In any case, I’m thinking more about truffles and petit fours than toothbrushes and presidents, how about you? Chocolate. It’s everywhere. No longer content to be confined to the candy shelf, in February, Chocolate struts its stuff on every aisle in every store. It sprawls out over office desks, offering free pleasure to all who will take and eat. Shameless!
So what’s a sweets-freak like me supposed to do when Chocolate starts putting on the moves? Tell you what I want to do. I want to jump headlong into the waiting arms of the tempter: gorgeous, luscious, sweet-talking Chocolate. Chocolate accepts me just the way I am. It doesn’t care if I add a Hershey bar to each hip every hour. It never asks me to limit my portions. Never. Instead, Chocolate says, “Have just a little bit more. It’s okay.” Who could resist?
Meanwhile, there stands Healthy Choices. HC says, “I love you just the way you are too. And I love you too much to let you abuse yourself.”
I don’t want to hear it.
HC persists. “I’ll take long walks with you. I’ll keep you company when you plan your meals and when you do your grocery shopping.”
Chocolate’s melting, looking a little weepy.
HC stands taller. “Come on, let’s grow young together.”
And so we live happily ever after. Occasionally we even enjoy the company of our friend Chocolate, a real sweetie who I like to visit, as long as Healthy Choices comes with me.
Only one child got it right.
Oh, all the children knew their parts; the creation play in this morning’s worship service was lovely. The flowers, colorful and bright, stood tall, blooming and blushing. The birds flapped otheir wings. The fish swooshed, the mice crawled, the frogs hopped. The apple tree, its branches menacing, taunted. The young man who played Adam delivered his lines masterfully, having us laughing at all the right times. Eve entered the garden, singing with a voice that sounded as if it had indeed been created by God for this moment in time.
But only one child—only one—captured the wonder.
Our church has been celebrating creation for the last few weeks—art, the written word, music, drama. During this time, sermons, anthems, and special events have focused on the beauty of creation, more specifically on the wonder of the Creator. The point, it seems, has been to bring our minds, our hearts, to a state of amazement. We’ve had the work of a local artist hanging in our atrium: wall sized paintings depicting the explosive dynamics of creation. We’ve had dancers—yes dancers in our Baptist sanctuary—offering their gifts in worship. We even had kites one Sunday (they called them liturgical kites to make them sound more churchy but they were kites all the same). Our orchestras played, our handbells rang, our authors read from their books. It’s been a time to delight. It’s been a time of awe.
And this morning, Cameron Brown, full of wonder, delighted in the awe of it all.
Of course, Cameron is exceptional, gifted really and it is not fair to compare others to him. Unfortunately, it’s the opposite that usually happens: he’s often compared to others in a most unfair way. (Some people are such slow learners.)
When Cameron came down the aisle this morning wearing a bright red shirt, carrying a gigantic rose-red flower, his eyes sparkled. When his little brother came down, dressed like a mouse, Cameron giggled a little, watching his favorite person mount the stairs then crouch like a critter. He looked around at all his friends standing there with him, his smile growing, his eyes dancing. When the audience laughed, Cameron laughed too. When Eve sang, Cameron watched her every move. And when it was over, all too soon, Cameron stayed in place. He looked around that great big sanctuary, appearing every bit the picture of pure, innocent wonder. The director came to him, he took her hand, and flashed her his full-face grin. And as they slowly made their way back down the aisle, Cameron continued looking over his shoulder. It was as if he didn’t want it to be over, not yet. It was too wonderful, too delightful.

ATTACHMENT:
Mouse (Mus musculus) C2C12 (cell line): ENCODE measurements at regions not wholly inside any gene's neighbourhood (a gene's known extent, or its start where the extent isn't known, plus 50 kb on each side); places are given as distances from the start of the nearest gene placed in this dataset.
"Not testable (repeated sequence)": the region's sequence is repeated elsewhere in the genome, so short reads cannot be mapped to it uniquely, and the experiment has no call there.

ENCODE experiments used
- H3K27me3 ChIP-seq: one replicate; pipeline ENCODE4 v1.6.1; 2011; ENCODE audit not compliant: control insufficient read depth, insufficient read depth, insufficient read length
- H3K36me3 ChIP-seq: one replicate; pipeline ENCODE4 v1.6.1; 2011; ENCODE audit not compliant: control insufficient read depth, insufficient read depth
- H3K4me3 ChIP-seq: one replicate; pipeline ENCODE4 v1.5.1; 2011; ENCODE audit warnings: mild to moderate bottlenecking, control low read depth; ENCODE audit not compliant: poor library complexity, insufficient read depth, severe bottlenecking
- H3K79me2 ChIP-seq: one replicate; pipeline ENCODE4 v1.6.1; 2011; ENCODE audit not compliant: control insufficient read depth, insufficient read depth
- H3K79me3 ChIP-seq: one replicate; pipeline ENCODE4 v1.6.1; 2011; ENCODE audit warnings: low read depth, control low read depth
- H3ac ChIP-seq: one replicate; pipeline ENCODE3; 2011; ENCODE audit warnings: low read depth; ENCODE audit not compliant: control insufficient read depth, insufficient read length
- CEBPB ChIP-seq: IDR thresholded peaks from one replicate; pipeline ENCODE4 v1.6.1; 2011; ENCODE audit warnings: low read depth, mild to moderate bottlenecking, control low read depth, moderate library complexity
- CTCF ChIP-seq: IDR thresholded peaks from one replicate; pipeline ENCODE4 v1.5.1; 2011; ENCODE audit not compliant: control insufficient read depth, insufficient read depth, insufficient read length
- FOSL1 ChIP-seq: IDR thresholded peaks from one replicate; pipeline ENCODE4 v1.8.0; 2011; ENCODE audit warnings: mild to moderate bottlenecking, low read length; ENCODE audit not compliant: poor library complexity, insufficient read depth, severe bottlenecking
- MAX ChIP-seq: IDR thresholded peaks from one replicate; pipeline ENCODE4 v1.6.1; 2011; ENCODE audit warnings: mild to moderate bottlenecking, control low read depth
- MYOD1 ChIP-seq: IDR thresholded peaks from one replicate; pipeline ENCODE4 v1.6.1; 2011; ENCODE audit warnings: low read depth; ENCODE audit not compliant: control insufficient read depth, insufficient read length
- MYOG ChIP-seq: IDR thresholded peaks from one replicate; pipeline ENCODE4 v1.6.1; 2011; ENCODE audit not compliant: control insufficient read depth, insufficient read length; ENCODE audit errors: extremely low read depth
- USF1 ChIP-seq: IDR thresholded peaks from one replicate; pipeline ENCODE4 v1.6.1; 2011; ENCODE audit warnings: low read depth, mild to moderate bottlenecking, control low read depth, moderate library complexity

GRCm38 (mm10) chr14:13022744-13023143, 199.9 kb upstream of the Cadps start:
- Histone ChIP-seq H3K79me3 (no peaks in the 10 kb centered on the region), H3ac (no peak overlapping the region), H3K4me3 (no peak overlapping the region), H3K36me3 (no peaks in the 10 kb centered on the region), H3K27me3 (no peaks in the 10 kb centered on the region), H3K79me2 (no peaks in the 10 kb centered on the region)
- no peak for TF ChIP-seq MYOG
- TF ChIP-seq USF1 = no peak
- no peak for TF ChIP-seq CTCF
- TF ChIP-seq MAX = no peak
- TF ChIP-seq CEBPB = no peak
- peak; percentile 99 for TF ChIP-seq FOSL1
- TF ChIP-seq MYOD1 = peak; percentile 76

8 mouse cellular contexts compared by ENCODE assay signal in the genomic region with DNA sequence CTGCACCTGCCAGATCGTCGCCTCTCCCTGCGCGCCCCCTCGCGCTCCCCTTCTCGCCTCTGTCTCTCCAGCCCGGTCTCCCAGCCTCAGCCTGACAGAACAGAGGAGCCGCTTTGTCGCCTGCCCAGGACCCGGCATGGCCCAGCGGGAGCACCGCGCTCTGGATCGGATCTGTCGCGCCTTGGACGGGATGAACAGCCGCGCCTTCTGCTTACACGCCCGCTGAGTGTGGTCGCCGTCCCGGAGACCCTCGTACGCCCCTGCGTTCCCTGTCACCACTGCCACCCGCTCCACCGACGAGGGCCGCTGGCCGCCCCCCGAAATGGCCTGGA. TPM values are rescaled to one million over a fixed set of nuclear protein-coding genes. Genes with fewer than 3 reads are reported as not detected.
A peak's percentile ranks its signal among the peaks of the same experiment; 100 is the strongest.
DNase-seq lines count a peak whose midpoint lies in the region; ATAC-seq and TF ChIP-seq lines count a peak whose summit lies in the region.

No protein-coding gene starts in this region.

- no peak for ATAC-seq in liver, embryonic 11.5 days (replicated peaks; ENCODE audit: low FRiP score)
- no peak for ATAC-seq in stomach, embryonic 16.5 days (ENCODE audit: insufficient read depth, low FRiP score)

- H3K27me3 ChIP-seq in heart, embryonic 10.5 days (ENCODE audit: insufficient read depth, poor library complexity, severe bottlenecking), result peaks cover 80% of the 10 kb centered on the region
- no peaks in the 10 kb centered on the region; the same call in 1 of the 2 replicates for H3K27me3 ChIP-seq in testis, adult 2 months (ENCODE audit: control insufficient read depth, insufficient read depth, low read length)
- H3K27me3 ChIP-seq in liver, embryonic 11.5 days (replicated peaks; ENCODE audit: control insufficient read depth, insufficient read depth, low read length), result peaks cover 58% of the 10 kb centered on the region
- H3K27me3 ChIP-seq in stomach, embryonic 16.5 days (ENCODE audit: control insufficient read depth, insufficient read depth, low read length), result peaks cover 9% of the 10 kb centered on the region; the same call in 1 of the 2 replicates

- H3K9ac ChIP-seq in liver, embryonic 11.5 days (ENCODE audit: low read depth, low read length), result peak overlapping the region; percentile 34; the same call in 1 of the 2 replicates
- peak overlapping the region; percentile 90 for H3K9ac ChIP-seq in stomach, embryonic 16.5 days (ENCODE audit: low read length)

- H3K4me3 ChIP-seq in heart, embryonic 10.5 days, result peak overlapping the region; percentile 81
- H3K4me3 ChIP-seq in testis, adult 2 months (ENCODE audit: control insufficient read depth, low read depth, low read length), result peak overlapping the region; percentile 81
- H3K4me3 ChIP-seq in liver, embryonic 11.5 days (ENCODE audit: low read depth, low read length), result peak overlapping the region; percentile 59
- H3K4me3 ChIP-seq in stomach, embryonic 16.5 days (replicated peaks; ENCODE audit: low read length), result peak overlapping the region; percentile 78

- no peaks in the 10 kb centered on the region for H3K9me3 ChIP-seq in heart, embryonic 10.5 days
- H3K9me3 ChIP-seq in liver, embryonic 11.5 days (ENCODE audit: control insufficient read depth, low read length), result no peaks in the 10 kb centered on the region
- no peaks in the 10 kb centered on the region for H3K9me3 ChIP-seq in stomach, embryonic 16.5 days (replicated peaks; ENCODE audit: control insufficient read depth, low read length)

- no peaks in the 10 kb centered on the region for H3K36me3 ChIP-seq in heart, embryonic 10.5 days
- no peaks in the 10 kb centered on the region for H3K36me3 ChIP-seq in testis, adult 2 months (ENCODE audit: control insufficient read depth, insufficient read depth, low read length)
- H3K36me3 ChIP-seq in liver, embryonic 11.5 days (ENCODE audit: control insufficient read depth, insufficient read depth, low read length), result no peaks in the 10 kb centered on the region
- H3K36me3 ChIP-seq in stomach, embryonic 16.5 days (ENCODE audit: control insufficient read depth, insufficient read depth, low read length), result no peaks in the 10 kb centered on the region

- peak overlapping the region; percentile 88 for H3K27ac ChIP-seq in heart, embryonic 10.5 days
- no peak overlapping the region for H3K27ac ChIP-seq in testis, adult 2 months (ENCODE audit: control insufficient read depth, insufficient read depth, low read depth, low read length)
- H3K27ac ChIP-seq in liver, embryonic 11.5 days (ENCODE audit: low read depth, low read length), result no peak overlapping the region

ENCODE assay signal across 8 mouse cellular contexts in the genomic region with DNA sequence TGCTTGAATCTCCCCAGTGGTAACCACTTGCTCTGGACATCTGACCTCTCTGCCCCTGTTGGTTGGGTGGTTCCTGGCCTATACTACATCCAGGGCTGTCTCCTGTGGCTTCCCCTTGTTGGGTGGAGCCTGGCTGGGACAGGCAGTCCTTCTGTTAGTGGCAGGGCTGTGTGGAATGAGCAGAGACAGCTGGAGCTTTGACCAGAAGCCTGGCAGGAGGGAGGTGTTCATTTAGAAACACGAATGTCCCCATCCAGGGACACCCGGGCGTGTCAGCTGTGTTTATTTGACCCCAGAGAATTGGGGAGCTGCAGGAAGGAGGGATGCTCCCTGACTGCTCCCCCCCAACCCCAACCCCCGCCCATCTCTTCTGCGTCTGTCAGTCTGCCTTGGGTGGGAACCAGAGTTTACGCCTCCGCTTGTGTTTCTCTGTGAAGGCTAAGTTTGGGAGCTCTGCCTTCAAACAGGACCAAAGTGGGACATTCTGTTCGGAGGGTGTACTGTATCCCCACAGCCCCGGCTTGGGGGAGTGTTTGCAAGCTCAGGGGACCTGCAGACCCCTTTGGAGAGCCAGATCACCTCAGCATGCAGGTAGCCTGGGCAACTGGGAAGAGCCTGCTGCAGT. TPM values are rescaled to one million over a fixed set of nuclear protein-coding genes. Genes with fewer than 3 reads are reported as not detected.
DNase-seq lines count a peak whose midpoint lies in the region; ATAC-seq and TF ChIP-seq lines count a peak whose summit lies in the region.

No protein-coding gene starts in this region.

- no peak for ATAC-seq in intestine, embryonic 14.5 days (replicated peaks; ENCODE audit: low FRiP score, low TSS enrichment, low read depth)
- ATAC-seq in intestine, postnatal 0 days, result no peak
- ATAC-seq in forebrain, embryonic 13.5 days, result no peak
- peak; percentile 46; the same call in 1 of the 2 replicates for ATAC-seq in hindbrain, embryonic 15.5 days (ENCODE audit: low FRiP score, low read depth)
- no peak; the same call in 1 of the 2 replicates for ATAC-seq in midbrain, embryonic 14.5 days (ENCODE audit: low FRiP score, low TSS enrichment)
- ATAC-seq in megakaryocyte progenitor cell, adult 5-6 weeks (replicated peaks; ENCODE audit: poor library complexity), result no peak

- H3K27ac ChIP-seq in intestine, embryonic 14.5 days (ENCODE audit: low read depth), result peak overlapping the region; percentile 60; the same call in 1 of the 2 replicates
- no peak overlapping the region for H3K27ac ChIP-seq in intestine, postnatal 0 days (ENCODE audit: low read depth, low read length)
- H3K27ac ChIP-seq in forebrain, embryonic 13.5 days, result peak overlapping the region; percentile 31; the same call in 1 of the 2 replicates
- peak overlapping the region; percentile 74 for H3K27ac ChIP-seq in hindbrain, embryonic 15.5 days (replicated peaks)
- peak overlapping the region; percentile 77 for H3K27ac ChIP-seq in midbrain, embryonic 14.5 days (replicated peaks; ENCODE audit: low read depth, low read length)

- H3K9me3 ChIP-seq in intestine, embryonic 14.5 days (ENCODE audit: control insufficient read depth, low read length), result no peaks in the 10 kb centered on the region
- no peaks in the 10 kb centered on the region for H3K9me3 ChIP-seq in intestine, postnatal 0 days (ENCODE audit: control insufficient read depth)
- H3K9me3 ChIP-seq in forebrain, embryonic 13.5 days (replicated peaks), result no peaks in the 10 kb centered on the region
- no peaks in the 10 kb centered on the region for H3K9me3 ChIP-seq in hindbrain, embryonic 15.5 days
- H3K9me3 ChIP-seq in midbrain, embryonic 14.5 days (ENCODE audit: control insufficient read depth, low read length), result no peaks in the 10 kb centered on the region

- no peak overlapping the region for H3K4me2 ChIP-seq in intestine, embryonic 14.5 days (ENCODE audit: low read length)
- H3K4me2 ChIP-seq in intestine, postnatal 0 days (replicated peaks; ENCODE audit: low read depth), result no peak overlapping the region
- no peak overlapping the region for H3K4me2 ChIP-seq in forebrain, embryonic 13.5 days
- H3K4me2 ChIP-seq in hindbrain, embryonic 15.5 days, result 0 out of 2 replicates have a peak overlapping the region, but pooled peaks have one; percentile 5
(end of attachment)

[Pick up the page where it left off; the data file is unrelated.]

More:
Anyone could tell by the look on his face: Cameron got it. And once again I thought, I want to be more like Cameron. I want to see the world like he does. I want to see God like he does.
“One quick question,” I said to my pastor. He was heading back to his lunch table with a full cup of coffee; I’d finished my lunch and wanted a word with him before I had to leave.
“Oh hi, Aileen,” he said, more gracious than most would have been, having been caught between coffee and dessert. “What’s up?”
“A lot. For one thing I just lied to my pastor." I realized in that moment what he no doubt already had guessed. “My question is neither quick nor singular.” Guy Sayles smiled, relaxed and unhurried. I forged ahead.
“My friend’s son—he’s 10—has inoperable brain cancer. He got bad news yesterday, really bad news. His mother and I were talking last night, and she asked me some tough questions. I’m only in the second semester of seminary here. I have no idea what to say.”
"I’m not sure theological degrees give you the words to say under those circumstances," Guy said, speaking the frustrating truth of pastoral care.
“My friend's question was this: ‘If God is omnipotent as we believe God is, then why hasn't my son been healed?’ Good question right? So, ya know, why?”
Setting his coffee on the counter, Guy shook his head. “Well the first thing I would ask myself is, 'Is this really an appropriate time for a theological discussion?' It probably isn't. If not, I would say, ‘I don’t know. I’m so sorry. I love you.’”